7. Cleveland Browns from Texans

Saquon Barkley, RB, Penn State. The Browns aren't worried about the ghost of Trent Richardson, the last first-round running back selected by Cleveland. Barkley is an exceptionally well-rounded talent with impeccable receiving ability. He runs with a low center of gravity, has deceptive long speed, desired vision, and lethal lateral agility. 

8. Los Angeles Chargers

Connor Williams, OT, Texas. The Chargers continue their investment in the offensive line for the tail end of Philip Rivers' underrated career. Williams is brilliant in pass protection and can hold his own blocking for the run. There is some risk with this selection, as Williams suffered a knee injury this season. However, when healthy, he's one of the best offensive players in this class.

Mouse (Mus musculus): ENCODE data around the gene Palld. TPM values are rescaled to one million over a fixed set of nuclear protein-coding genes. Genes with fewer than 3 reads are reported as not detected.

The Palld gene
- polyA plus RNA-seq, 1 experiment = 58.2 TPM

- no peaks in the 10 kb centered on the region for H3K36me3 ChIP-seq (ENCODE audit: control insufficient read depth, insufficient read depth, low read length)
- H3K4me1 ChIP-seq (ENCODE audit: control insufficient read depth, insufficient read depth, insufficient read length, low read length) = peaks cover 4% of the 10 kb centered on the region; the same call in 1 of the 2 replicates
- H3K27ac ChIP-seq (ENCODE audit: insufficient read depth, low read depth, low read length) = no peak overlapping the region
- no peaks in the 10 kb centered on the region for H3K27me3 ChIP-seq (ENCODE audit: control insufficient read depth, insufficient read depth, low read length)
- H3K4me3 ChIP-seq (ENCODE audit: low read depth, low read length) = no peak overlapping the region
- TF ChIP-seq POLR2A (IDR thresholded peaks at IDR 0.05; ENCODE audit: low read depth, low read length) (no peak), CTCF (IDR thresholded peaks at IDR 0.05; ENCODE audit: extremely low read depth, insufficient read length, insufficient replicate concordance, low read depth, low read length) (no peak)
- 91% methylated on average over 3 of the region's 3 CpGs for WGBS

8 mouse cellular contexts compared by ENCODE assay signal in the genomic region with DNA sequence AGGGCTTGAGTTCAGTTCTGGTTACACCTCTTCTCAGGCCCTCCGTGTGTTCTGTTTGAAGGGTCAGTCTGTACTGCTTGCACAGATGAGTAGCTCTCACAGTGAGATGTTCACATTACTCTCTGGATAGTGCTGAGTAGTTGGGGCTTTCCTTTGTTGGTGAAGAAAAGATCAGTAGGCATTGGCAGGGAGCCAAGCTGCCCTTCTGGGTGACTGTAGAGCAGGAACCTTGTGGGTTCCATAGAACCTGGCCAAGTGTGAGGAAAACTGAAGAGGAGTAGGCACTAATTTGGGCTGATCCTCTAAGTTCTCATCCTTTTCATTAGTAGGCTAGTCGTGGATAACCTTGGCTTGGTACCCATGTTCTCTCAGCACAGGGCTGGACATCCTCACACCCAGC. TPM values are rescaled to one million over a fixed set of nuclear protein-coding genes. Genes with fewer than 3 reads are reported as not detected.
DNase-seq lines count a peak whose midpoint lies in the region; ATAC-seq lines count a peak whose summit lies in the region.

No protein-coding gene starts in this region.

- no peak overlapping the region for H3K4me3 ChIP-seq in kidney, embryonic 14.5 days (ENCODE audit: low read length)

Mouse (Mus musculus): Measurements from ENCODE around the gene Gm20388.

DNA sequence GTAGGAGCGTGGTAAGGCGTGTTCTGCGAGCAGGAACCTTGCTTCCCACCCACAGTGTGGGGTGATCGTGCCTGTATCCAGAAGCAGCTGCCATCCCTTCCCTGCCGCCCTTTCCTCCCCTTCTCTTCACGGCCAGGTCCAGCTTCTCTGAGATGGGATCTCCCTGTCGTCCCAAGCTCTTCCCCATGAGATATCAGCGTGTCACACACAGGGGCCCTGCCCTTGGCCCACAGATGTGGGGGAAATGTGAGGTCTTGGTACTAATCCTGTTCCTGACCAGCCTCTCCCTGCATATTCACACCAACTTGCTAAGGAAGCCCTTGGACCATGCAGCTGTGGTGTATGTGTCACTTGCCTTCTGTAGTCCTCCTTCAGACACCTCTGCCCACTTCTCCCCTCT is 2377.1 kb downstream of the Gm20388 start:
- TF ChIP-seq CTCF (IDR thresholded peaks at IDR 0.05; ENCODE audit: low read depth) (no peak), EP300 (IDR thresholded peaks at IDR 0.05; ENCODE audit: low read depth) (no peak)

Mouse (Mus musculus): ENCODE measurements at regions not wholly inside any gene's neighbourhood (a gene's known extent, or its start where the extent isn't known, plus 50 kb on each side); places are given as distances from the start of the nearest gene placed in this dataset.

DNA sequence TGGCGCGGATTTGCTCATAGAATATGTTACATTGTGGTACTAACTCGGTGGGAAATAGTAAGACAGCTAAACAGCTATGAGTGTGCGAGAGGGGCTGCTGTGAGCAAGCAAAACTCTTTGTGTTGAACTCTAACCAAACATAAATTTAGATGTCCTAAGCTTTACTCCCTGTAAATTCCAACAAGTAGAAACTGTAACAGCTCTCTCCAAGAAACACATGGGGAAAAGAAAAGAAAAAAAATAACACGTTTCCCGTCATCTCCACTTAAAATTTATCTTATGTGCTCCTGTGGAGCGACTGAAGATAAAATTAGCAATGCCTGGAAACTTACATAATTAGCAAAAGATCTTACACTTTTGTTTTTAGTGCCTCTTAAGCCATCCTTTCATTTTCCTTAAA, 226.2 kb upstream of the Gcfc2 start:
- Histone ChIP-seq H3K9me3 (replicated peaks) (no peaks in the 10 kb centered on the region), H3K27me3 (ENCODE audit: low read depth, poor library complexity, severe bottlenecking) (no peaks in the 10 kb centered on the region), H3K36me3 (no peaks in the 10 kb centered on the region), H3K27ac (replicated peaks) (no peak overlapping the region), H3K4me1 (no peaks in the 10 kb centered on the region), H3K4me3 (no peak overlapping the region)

9. Denver Broncos

James Washington, WR, Oklahoma State. The Broncos have Emmanuel Sanders and Demaryius Thomas and spent a third-round pick on yards-after-the-catch specialist Carlos Henderson -- who's now hurt -- yet that doesn't mean they won't look to upgrade their wideout spot. After all, Sanders and Thomas are entering the late stages of the prime of their careers. Washington is the best deep threat in this draft and has serious possession wideout skills.  

10. Chicago Bears

Mark Andrews, TE, Oklahoma. Receiver will be a trendy mock selection for the Bears. How about a pass-catching tight end? Andrews has an occasional problem with drops. Chicago can live with those, particularly given his speed and craftiness as a route runner. This Sooners star is the premier receiving tight end in the class. 

11. Baltimore Ravens